Don’t want to send the bank statements to a second person? Request that the bank provide read-only online access to the second person. And let the bookkeeper know.
Even the appearance of transparency creates (at least some) safety. Suppose the second person reviewer opens the bank statements (before providing them to the bookkeeper) and does nothing else. The perception of a review enhances safety. I am not recommending that the review not be performed. But if the bookkeeper even thinks someone is watching, fraud will lessen.
When you audit cash, see if these types of controls are in place.
Now, let’s look at the second step to overcome a lack of segregation of duties. Surprise audits.
Another way to create small-entity transparency is to perform surprise audits. These reviews are not opinion audits (such as those issued by CPAs). They involve random inspections of various areas such as viewing all checks clearing the May bank statement. Such a review can be contracted out to a CPA. Or they can be performed by someone in the company. For example, a board member.
Additionally, adopt a written policy stating that the surprise inspections will occur once or twice a year.
The policy could be as simple as:
Twice a year a board member (or designee other than the bookkeeper) will inspect the accounting system and related documents. The scope and details of the inspection will be at the judgment of the board member (or designee). An inspection report will be provided to the board.
Why word the policy this way? You want to make the system general enough that the bookkeeper has no idea what will be examined but distinct enough that a regular review occurs.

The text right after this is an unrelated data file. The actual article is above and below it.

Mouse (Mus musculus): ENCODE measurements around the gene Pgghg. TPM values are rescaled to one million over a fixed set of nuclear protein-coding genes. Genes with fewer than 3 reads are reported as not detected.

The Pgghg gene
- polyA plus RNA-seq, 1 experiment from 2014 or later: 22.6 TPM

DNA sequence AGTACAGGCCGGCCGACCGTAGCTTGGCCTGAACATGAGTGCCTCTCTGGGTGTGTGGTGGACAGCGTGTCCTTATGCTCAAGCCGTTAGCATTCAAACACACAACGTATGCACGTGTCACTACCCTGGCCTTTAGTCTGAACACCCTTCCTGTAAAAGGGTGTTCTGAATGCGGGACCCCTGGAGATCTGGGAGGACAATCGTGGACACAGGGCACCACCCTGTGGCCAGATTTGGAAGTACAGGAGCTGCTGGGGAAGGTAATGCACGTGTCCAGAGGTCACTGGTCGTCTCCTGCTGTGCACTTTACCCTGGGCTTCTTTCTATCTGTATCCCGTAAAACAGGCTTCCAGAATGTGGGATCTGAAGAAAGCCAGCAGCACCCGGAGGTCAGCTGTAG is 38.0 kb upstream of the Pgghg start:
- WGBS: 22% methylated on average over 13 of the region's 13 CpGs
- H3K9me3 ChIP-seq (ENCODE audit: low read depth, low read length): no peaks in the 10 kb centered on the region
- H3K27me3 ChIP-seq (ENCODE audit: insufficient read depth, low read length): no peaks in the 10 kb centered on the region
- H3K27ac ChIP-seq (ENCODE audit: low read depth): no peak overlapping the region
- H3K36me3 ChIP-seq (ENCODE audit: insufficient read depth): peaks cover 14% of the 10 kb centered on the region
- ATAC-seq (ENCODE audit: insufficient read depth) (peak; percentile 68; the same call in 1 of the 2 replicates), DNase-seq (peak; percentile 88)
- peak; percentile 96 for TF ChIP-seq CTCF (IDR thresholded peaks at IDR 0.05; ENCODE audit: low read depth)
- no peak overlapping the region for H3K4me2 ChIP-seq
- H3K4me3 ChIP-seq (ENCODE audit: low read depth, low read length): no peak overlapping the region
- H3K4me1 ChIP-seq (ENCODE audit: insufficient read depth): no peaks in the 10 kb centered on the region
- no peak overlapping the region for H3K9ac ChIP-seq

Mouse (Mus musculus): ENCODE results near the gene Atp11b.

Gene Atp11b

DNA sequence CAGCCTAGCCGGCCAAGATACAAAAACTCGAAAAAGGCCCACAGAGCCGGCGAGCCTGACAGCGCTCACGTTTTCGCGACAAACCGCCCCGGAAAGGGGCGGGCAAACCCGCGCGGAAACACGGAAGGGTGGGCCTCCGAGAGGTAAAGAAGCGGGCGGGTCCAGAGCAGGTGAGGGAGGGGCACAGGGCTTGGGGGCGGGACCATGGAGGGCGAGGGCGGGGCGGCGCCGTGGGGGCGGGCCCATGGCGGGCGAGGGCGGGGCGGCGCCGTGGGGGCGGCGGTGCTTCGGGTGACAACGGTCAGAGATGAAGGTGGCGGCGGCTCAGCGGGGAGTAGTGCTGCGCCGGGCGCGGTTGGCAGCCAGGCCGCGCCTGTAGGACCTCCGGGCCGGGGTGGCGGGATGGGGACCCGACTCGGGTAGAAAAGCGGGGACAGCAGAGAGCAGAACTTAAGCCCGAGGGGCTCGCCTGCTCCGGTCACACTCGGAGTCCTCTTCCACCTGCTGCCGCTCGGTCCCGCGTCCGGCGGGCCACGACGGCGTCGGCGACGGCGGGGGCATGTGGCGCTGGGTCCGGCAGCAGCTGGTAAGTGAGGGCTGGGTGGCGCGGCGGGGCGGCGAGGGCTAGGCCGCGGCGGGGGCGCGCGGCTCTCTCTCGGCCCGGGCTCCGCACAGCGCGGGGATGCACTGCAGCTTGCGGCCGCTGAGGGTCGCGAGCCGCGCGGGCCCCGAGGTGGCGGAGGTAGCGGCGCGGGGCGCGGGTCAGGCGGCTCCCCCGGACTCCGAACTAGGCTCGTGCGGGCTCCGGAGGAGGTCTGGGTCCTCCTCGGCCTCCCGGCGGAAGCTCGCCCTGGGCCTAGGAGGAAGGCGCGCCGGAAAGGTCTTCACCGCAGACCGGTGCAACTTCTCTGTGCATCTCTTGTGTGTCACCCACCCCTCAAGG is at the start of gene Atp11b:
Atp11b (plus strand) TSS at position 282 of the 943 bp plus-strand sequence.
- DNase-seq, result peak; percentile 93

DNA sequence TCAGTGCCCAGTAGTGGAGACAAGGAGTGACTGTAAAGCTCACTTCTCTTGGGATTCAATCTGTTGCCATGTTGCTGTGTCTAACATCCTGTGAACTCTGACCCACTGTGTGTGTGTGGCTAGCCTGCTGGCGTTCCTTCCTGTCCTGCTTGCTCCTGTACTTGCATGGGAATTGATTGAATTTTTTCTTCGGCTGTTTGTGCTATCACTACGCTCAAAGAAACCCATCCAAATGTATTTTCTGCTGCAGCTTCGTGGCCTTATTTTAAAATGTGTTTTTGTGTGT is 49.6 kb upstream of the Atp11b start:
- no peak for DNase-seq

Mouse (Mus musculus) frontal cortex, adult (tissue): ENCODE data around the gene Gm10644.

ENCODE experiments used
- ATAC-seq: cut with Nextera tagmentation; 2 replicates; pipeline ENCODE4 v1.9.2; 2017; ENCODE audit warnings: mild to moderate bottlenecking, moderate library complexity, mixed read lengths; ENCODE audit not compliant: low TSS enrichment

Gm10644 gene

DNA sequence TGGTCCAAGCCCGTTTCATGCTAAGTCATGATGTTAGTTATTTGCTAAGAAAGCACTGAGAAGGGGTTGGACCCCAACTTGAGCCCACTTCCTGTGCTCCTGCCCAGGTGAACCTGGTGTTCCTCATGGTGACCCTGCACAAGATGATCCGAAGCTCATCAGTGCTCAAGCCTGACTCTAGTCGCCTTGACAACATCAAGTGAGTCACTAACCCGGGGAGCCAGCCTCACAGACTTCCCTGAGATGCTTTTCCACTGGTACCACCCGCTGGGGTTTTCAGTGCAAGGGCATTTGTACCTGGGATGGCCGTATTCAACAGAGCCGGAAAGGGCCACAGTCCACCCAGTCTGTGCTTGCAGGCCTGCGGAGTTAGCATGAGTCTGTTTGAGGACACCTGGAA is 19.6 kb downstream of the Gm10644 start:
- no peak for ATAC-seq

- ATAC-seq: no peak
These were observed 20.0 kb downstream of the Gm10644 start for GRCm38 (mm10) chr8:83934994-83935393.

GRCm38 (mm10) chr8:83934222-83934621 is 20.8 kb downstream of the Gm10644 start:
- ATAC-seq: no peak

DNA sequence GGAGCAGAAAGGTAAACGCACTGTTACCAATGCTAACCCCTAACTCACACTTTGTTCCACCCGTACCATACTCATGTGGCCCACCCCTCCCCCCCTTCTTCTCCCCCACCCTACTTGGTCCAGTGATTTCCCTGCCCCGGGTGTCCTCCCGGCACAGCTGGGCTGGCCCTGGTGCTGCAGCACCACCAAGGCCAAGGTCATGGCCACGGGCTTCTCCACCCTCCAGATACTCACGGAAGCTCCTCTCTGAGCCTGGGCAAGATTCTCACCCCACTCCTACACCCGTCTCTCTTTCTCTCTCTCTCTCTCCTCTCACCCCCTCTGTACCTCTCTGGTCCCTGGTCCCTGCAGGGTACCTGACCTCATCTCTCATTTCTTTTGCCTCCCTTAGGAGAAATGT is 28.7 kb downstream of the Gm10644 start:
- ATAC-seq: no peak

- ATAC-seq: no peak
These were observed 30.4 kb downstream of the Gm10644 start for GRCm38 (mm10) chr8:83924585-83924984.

Here are some surprise audit ideas:
The reviewer may not perform all of the procedures and can perform just one. What is done is not as important as the fact that something is done. In other words, the primary purpose of the surprise audit is to make the bookkeeper think twice about whether he or she can steal and not get caught.
I will say it again. Having multiple people involved reduces the threat of fraud.
In summary, the beauty of these two procedures (bank account transparency and surprise audits) is they are straightforward and cheap to implement. Even so, they are powerful. So shine the light.
What other procedures do you recommend?
For more information about preventing fraud, check out my book: The Little Book of Local Government Fraud Prevention.
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Charles Hall is a practicing CPA and Certified Fraud Examiner. For the last thirty-five years, he has primarily audited governments, nonprofits, and small businesses. He is the author of The Little Book of Local Government Fraud Prevention, The Why and How of Auditing, Audit Risk Assessment Made Easy, and Preparation of Financial Statements & Compilation Engagements. He frequently speaks at continuing education events. Charles consults with other CPA firms, assisting them with auditing and accounting issues.